Sans delving into a healthcare debate... Last Saturday, I had to go to a minor emergency clinic. The waiting room was cram packed (SRO for a while, actually), and I noticed at one point that besides me, there was one other white woman in the room, and everyone else in the waiting room was black - a few of old people, several parents & children, a few adults around my age. I have to admit that I was surprised when the nurse called "Jequita" and the other white woman got up. I don't remember any of the other names called while I waited for an hour & a half, so everyone else in the room could have been name Michael and Michelle and Joe and Megan and Caleb, I don't know. Does that make me a racist? Was I just playing percentages? Was anyone else surprised? I, in a split second, made an unconscious assumption about a person's race based on a name.
Last edited by smot poker; February 8th, 2013 at 09:23 AM.
Last time. The study showed that generic names are more likely to get called back than ethnic names are. That's it. It doesn't prove racism, no matter how badly you want it to. The study is incomplete if that's what you're trying to prove.
Here is a little quiz for you....here are some names of people I work with....tell me what color their skin is: George, Chester, Ralph, Tony, Johnny and Al......GO!
Cool story, bro. The thing about it is, your individual work environment isn't statistically meaningful. People often draw on personal experience in the face of massive empirical data, because the bias of personal experience is a siren song to the ignorant.
Cub, I try not to troll you too hard (and have turned it off 100% in this thread), because I like you. But you are mistaken here. The study specifically demonstrates that racial discrimination is still a prominent feature in the labor market. They even specify in the abstract that they "[found] little evidence that [the] results are driven by employers inferring something other than race, such as social class."
I like you and respect you a ton, but this is the worst case of "Republicans, your facts are interpreted as lies by my brain," I have seen in a pretty smart dude. You may very well be right, but without a vetted and published study demonstrating your hypothesis, you just come off as a frustrated white male.
It isn't an indictment on anything you hold dear to admit that there is still a racial prejudice in America.
As I've said, I'm not saying there isn't. I am saying the study you cited does not show that--the research is incomplete. The reason it's important is because of the solutions to the problem--whatever that is. Do you understand that if they had expanded the study to generic names with white and black checked, the results could have been dif? It's imperative that we don't draw conclusions from incomplete research, or our solutions are flawed.
The study specifically demonstrates that racial discrimination is still a prominent feature in the labor market.
This is what you said the research shows. It does not. It shows cultural discrimination. We don't even know if it's unique to black culture, because the data is incomplete. Until we know if it's actually racial (check marks) or black culture, or all perceived 'lower cultures' (country but not Asian) we cannot begin to address and solve what is happening.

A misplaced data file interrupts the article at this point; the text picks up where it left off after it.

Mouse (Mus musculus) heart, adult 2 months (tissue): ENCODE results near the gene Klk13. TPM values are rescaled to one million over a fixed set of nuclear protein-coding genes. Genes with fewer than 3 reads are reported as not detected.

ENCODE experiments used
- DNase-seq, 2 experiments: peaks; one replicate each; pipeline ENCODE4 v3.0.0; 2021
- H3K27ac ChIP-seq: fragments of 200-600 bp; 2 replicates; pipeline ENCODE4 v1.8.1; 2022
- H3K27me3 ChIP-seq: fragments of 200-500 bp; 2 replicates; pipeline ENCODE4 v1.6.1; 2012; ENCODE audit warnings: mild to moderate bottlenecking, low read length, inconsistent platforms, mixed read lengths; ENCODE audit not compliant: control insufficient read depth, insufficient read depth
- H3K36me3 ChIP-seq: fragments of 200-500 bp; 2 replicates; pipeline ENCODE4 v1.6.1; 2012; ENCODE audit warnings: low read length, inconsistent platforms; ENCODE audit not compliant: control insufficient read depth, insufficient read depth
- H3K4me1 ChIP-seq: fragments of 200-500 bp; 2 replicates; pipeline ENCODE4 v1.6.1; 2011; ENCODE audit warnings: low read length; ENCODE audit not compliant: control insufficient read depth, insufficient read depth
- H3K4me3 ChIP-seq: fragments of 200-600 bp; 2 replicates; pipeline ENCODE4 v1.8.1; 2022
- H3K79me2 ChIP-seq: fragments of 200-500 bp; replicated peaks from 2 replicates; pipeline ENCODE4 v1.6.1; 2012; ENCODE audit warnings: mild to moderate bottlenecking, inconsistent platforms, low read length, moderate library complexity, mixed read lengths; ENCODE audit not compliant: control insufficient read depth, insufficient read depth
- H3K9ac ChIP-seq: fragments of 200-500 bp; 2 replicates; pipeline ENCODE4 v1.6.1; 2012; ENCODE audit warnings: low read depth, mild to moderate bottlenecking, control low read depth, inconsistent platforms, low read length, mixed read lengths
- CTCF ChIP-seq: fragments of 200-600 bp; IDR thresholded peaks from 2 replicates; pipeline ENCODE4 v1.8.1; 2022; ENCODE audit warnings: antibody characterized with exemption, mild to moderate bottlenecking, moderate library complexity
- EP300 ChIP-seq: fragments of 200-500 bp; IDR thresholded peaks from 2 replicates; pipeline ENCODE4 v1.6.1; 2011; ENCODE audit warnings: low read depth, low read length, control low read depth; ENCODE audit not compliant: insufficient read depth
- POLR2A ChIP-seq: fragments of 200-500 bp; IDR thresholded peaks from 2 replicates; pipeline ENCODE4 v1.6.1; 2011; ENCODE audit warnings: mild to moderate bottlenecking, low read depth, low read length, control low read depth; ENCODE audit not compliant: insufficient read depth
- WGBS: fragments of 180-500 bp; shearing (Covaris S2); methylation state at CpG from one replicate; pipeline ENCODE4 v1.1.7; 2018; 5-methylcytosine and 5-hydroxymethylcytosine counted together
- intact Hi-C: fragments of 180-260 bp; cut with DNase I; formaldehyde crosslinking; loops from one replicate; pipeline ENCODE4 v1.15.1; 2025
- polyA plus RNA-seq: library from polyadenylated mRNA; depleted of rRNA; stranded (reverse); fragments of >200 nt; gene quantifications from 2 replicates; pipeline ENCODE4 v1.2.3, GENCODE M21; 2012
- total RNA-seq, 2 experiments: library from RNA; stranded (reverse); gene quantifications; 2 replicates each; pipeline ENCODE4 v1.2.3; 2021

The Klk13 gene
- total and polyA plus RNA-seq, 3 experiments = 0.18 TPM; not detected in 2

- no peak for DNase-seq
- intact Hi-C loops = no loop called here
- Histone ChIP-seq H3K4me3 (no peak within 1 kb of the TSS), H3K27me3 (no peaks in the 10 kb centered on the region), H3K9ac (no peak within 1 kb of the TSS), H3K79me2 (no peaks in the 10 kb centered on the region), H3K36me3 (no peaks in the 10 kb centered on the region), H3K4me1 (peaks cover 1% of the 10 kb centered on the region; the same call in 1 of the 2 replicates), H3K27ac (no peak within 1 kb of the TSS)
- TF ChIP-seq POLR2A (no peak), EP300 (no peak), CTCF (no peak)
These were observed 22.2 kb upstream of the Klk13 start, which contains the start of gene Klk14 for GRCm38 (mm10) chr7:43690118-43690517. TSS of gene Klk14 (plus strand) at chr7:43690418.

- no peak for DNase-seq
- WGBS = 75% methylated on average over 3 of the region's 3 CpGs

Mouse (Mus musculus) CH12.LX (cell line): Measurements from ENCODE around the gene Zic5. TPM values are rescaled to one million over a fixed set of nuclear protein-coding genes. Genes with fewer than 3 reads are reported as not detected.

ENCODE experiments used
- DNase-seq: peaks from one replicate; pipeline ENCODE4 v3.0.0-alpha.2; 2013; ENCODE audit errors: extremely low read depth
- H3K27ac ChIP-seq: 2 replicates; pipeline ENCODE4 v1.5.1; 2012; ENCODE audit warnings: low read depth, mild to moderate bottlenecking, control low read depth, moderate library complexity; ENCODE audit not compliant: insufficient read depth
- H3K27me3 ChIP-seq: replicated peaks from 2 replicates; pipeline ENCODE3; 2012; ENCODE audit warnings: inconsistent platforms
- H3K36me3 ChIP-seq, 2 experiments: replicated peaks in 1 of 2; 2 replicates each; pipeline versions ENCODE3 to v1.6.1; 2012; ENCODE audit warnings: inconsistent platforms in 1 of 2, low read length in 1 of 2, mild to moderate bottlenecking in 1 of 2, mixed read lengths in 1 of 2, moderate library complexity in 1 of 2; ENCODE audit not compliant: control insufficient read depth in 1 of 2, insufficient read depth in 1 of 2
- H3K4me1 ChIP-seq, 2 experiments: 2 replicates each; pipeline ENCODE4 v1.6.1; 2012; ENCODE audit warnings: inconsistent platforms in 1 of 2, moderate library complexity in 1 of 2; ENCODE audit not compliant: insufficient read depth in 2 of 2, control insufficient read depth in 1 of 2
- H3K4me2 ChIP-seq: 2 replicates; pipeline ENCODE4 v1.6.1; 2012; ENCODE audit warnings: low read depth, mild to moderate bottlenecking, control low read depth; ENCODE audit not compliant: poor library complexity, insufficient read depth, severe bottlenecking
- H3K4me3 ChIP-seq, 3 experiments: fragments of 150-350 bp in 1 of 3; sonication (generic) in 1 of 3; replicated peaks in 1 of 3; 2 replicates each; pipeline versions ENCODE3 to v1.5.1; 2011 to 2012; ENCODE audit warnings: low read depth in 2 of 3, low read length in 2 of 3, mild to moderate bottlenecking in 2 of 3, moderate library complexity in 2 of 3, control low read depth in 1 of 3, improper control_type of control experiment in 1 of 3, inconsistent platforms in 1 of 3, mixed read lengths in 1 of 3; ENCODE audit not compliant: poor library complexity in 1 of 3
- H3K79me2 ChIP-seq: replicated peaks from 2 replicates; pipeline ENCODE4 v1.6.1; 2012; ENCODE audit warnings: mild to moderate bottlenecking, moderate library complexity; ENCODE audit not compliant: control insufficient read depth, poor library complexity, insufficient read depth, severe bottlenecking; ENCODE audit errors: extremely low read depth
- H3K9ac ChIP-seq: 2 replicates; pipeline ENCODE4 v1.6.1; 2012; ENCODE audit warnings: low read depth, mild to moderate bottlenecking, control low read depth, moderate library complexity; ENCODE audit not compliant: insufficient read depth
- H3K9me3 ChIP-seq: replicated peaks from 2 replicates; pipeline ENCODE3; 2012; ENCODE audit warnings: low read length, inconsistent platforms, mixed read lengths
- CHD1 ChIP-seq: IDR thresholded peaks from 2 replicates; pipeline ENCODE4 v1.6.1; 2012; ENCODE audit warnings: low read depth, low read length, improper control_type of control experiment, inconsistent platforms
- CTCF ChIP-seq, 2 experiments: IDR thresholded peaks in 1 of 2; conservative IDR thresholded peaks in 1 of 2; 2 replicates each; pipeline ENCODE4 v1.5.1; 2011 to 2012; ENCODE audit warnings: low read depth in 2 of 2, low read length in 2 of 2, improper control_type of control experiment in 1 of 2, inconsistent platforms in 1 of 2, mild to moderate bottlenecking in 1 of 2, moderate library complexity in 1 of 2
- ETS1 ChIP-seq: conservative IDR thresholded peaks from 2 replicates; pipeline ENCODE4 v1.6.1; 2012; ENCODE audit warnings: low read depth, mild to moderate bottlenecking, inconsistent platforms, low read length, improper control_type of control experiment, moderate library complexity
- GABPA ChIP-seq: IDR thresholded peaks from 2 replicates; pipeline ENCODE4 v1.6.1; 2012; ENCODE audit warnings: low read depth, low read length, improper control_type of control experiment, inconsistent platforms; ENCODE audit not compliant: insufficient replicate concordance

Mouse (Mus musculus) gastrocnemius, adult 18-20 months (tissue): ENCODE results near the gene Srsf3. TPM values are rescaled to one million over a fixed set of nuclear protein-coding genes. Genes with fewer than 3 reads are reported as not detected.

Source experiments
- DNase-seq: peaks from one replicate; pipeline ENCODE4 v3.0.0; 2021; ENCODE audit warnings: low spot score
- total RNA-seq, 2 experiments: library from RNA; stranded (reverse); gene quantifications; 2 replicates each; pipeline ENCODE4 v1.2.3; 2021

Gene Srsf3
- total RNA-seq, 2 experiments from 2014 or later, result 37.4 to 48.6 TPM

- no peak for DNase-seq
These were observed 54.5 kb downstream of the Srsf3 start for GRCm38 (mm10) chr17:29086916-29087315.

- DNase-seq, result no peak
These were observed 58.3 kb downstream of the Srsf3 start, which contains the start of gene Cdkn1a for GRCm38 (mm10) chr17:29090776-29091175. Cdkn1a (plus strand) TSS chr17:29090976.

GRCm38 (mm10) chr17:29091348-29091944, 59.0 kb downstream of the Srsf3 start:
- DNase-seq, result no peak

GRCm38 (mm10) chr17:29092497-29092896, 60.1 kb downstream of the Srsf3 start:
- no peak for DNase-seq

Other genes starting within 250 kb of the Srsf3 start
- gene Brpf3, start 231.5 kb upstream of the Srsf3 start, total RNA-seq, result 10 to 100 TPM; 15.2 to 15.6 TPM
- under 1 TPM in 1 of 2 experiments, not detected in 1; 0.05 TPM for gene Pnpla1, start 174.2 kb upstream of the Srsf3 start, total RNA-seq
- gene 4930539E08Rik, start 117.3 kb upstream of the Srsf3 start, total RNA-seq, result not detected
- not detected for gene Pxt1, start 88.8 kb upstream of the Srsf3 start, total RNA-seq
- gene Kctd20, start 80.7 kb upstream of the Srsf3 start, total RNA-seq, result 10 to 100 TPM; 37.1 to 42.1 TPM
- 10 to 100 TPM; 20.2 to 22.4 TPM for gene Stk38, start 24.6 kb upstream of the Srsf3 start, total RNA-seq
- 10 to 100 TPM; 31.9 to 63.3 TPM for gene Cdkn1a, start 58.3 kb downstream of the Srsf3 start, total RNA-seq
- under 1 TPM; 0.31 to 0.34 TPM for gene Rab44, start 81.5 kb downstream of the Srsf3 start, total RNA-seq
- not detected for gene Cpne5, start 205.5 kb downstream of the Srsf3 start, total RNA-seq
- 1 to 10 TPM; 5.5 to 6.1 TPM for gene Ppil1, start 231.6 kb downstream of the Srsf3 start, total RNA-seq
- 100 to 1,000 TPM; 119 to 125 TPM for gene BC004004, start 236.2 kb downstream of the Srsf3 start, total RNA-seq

I had about 5 people who came to my house on one or more occasions. 4 of the 5 got pulled over at over at some point in their trips to my house.
Again, they ONLY got pulled over after they left the highway and started going toward the neighborhood areas. This never happened to the white people who came to my house.
On one occasion I had a guy come up from Texas who was going to look for a place to stay for his family. He left work at midnight in Texas and called me at about 5:30 in the morning saying he had been pulled over while turning into my neighborhood. I had to walk down there and tell the cop that he was my guest. It was pretty damned embarrassing.
could it be true, sure
But please humor him: Yes, yes! If only everyone would have nice, English, what-he-considers-normal-but-not-"******" names!
If you want to get pulled over be a white guy on or near MLK Blvd in any city after midnight.
Successful African-Americans didn't get successful by badgering ****** into submission; no - they shunned or simply never acknowledged any notion of "White Privilege", a decision which enables their success.
Did they run into hurdles? Had to exert more energy & patience than a similarly-educated white person to "break through"? No doubt. But they proved to fellow African-Americans that it can happen, it's not some miracle. And they also prove to whites that they can compete in the business world. And those two things are what's shrinking White/African-American racism (not guilt-trips or mandatory appeasements). The people most responsible for shrinking racism are the ones who shun these politically-correct ideals and just get after it.
Yes, we still have work to do but "White Privilege" is a perceived symptom, not an issue we can directly attack. Describing "White Privilege" as a call to action for whites OR African-Americans is ridiculous.